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No, Nigerian government is not giving a N50,000 child support grant to every parent

IN SHORT: Several Facebook posts claim that the Nigerian government is giving all parents a child support grant of N50,000 following complaints about the high cost of food. But the same message circulated in South Africa and Kenya in January 2024; it was a scam then and it’s a scam now.

According to a poorly written post on Facebook, parents in Nigeria are eligible for a N50,000 child support grant from the federal government for six months. 

The 20 April 2024 post reads, in part: “Due to high level of complains from Nigerian parents on the high cost of feeding their children, *President Bola Ahmed Tinubu* have urge that the Minister of Humanitarian Affairs and Poverty Alleviation *Betta C. Edu* should open the CHILD SUPPORT scheme. Every Nigerian parents is entitled to receive the sum of ₦50,000 for 6 months.”

The post features a photo of Nigerian president Bola Tinubu and a link where parents can supposedly apply.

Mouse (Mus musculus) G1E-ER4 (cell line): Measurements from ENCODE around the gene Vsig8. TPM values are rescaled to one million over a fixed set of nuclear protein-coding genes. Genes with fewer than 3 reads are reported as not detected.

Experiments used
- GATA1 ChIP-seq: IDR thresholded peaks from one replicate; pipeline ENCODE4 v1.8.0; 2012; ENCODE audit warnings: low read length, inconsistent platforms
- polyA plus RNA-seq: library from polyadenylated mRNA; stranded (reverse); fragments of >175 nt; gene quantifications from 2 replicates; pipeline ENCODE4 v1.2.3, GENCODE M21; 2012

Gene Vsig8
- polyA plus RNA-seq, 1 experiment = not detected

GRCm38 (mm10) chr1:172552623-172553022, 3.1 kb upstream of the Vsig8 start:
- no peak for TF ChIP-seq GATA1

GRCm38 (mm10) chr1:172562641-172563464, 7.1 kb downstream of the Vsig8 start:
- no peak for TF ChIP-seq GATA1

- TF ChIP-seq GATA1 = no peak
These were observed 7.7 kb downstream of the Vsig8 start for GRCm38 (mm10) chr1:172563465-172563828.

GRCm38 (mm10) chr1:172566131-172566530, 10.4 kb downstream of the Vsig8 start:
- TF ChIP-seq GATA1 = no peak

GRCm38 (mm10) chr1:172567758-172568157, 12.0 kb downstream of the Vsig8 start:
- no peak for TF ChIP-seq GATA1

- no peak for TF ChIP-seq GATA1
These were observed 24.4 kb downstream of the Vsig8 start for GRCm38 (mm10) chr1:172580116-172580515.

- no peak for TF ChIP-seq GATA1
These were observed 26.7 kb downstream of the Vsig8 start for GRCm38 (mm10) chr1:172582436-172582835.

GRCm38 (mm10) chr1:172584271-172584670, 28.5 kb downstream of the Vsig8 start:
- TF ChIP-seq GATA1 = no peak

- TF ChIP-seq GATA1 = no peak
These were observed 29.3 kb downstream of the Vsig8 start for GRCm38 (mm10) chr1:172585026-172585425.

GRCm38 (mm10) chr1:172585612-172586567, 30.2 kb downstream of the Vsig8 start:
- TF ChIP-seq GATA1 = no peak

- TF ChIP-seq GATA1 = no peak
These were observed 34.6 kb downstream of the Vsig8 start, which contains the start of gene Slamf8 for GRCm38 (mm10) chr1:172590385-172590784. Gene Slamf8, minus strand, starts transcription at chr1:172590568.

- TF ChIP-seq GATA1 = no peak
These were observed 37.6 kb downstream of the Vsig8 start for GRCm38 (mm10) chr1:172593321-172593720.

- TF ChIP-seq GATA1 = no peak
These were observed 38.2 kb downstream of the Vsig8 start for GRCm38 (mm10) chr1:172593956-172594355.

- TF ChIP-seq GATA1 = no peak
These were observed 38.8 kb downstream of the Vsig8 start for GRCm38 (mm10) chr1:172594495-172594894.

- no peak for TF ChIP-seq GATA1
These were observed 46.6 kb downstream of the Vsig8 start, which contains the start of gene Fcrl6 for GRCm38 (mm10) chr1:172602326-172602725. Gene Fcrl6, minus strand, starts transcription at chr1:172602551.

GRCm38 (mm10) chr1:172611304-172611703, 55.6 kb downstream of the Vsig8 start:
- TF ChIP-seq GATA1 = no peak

Other posts making the same claim can be found on Facebook here and here.

But is the Nigerian government giving parents N50,000 to feed their children? We checked.

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‘Beware of fake news’

Clicking on the link in the post takes users to a suspicious-looking website that asks for personal information, such as name, phone number and email address. 

We entered made-up details and were taken to the next step, where we had to enter the name of our bank and our account number. 

There was a catch at the end, as we were asked to share the link with five groups or 15 friends on WhatsApp in order to receive the money. 

This is a tactic known as engagement bait – posts that ask people to interact by liking, commenting or sharing. The more people do this, the greater the reach of the Facebook post and the link. 

Dada Olusegun, the special assistant to the president, said the claim that the Nigerian government was giving N50,000 to each parent to support their children was false. 

Beware of fake news!” he wrote on X (formerly Twitter) and attached a screenshot of a WhatsApp message making the claim. 

Nigerian newspapers Legit and the Guardian have also reported that the claim was fake news.

Similar scam in South Africa and Kenya

In January, similar messages with links to dodgy websites also circulated in South Africa and Kenya.

They claimed that the Kenyan government was giving every parent KSh10,000 to feed their children, while the South African government was giving them R1,100 for six months.

But both claims were also false and users should be wary of scammers.

To protect yourself from online fraud, read our guide to Facebook scams and how to spot them.

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